As a health advocate it was challenging to assess long-term effects of a decision to issue a medical certificate as compared to a refusal. It was unclear to them, which decision would promote the patient’s health in the long run. To identify opportunities to health promotion and to prevent disease of certain diagnoses were difficult. It was also recognised as difficult to distinguish between stress-related problems and depression.
Collaboration and resource allocation within the Healthcare system
This category to illustrates physicians’ dependence of a well functioning collaboration between different departments in the health care network. Competences as both Collaborator and Health advocate were needed in order to handle challenges of this category. The waiting time for medical examination by specialists was perceived as a challenge. Lack of specific competence resources leading to unacceptably long waiting lists was also important challenges e.g. to visit a specialist in neuropsychiatry, a psychologist or the SIO. As a health advocate physicians had difficulties to support routines perceived as a misuse of resources. The general practitioner perceived that it as problematic to continue to handle sick leave issue when a patient was referred to a specialist in secondary care. Furthermore they frequently felt that the information from the specialist was insufficient.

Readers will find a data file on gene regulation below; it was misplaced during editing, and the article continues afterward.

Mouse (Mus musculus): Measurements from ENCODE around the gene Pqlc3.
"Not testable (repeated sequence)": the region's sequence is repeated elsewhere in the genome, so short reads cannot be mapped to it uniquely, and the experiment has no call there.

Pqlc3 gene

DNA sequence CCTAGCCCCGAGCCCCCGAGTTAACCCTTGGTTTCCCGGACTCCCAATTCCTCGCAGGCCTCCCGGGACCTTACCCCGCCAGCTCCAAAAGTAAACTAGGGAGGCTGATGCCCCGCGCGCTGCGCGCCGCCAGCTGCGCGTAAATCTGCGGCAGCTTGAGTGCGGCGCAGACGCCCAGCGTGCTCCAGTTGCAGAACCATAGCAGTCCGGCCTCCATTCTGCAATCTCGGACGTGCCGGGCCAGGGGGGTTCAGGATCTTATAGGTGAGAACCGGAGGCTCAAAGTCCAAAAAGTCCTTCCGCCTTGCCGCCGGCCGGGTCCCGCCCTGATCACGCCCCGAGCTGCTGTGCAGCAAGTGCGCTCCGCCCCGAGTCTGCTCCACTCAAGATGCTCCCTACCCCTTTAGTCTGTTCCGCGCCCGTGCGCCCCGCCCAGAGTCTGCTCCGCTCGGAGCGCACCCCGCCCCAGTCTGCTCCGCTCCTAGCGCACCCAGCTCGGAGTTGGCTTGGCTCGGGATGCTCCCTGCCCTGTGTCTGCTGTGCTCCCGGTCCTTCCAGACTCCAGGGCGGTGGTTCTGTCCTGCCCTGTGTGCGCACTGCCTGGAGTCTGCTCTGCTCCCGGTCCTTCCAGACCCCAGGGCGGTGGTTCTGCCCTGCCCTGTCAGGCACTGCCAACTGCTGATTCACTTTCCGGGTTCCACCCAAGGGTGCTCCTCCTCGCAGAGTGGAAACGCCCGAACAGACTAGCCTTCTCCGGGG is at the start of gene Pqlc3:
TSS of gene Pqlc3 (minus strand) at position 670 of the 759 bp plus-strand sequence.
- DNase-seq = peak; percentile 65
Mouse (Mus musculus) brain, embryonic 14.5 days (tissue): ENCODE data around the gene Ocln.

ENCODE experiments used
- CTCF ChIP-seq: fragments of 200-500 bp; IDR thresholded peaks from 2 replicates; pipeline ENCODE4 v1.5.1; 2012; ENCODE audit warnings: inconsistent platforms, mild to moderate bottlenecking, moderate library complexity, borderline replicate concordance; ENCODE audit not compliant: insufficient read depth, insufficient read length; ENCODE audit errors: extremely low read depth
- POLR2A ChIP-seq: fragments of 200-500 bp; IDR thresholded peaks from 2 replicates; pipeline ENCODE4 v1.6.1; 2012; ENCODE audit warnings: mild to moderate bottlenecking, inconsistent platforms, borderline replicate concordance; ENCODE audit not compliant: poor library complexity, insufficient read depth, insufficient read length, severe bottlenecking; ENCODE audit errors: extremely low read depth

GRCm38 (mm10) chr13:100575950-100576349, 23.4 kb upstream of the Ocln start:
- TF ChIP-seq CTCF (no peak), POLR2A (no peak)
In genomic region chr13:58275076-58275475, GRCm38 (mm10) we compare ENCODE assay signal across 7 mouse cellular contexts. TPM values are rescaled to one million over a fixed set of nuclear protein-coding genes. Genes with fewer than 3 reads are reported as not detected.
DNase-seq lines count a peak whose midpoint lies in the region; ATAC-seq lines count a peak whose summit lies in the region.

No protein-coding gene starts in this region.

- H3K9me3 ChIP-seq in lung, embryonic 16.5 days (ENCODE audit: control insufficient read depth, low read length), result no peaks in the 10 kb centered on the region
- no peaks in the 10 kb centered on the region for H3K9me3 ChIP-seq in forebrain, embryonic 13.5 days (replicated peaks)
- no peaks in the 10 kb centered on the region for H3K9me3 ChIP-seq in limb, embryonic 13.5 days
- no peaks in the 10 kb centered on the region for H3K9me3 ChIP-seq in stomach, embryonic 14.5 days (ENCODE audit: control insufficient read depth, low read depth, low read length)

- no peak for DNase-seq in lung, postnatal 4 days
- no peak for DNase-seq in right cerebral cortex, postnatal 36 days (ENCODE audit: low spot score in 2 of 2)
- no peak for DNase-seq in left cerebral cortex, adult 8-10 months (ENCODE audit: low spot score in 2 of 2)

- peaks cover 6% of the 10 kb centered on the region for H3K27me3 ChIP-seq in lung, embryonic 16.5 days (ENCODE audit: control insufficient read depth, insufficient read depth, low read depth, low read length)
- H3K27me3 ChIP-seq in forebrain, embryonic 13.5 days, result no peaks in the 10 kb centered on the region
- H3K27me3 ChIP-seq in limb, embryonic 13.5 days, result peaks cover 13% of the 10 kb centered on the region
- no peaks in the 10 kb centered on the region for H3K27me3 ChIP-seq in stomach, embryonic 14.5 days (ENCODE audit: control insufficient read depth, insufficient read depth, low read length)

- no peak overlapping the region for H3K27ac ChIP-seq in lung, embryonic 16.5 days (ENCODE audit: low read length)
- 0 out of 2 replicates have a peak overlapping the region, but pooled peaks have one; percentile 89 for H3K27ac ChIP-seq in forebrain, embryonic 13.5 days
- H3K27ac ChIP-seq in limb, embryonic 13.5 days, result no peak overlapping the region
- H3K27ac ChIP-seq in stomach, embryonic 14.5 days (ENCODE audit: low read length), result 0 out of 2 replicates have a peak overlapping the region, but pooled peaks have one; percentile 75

"“Investigation for back pain as an example, if you send a patient for consultation to an orthopaedic specialist – afterwards the patient contacts you to evaluate the need of sick leave, but you have as yet not received the expert opinion from the specialist”"
Leadership and routines at the Healthcare unit